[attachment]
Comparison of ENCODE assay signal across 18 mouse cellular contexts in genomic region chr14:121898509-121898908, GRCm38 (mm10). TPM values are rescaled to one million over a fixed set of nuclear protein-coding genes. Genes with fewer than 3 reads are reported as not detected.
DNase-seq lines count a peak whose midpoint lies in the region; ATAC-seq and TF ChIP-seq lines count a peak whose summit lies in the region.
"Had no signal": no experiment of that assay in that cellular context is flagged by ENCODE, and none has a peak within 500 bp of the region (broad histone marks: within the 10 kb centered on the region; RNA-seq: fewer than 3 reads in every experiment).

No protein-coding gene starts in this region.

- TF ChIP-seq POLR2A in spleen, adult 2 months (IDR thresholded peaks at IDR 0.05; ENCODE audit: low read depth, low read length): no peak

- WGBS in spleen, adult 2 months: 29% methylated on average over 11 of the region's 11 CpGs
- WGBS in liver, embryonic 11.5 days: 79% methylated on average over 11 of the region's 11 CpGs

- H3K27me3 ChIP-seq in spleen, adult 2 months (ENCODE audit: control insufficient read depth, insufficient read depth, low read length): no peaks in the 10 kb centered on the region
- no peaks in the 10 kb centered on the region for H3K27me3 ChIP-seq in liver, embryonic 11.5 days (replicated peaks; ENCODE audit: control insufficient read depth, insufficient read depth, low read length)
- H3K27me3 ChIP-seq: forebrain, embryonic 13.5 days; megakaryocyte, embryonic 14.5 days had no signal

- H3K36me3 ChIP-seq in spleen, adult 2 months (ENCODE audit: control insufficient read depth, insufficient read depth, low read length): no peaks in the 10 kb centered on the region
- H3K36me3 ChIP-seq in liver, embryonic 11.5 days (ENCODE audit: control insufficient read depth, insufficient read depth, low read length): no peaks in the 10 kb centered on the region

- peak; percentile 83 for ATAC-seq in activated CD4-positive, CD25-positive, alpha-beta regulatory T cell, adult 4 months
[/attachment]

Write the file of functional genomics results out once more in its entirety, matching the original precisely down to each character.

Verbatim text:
Comparison of ENCODE assay signal across 18 mouse cellular contexts in genomic region chr14:121898509-121898908, GRCm38 (mm10). TPM values are rescaled to one million over a fixed set of nuclear protein-coding genes. Genes with fewer than 3 reads are reported as not detected.
DNase-seq lines count a peak whose midpoint lies in the region; ATAC-seq and TF ChIP-seq lines count a peak whose summit lies in the region.
"Had no signal": no experiment of that assay in that cellular context is flagged by ENCODE, and none has a peak within 500 bp of the region (broad histone marks: within the 10 kb centered on the region; RNA-seq: fewer than 3 reads in every experiment).

No protein-coding gene starts in this region.

- TF ChIP-seq POLR2A in spleen, adult 2 months (IDR thresholded peaks at IDR 0.05; ENCODE audit: low read depth, low read length): no peak

- WGBS in spleen, adult 2 months: 29% methylated on average over 11 of the region's 11 CpGs
- WGBS in liver, embryonic 11.5 days: 79% methylated on average over 11 of the region's 11 CpGs

- H3K27me3 ChIP-seq in spleen, adult 2 months (ENCODE audit: control insufficient read depth, insufficient read depth, low read length): no peaks in the 10 kb centered on the region
- no peaks in the 10 kb centered on the region for H3K27me3 ChIP-seq in liver, embryonic 11.5 days (replicated peaks; ENCODE audit: control insufficient read depth, insufficient read depth, low read length)
- H3K27me3 ChIP-seq: forebrain, embryonic 13.5 days; megakaryocyte, embryonic 14.5 days had no signal

- H3K36me3 ChIP-seq in spleen, adult 2 months (ENCODE audit: control insufficient read depth, insufficient read depth, low read length): no peaks in the 10 kb centered on the region
- H3K36me3 ChIP-seq in liver, embryonic 11.5 days (ENCODE audit: control insufficient read depth, insufficient read depth, low read length): no peaks in the 10 kb centered on the region

- peak; percentile 83 for ATAC-seq in activated CD4-positive, CD25-positive, alpha-beta regulatory T cell, adult 4 months